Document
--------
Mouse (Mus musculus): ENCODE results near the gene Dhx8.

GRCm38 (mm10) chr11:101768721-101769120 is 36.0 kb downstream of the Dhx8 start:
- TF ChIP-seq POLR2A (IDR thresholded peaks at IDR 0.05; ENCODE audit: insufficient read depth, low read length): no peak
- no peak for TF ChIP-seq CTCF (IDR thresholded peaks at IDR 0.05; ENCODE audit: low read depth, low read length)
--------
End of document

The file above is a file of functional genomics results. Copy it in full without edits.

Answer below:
Mouse (Mus musculus): ENCODE results near the gene Dhx8.

GRCm38 (mm10) chr11:101768721-101769120 is 36.0 kb downstream of the Dhx8 start:
- TF ChIP-seq POLR2A (IDR thresholded peaks at IDR 0.05; ENCODE audit: insufficient read depth, low read length): no peak
- no peak for TF ChIP-seq CTCF (IDR thresholded peaks at IDR 0.05; ENCODE audit: low read depth, low read length)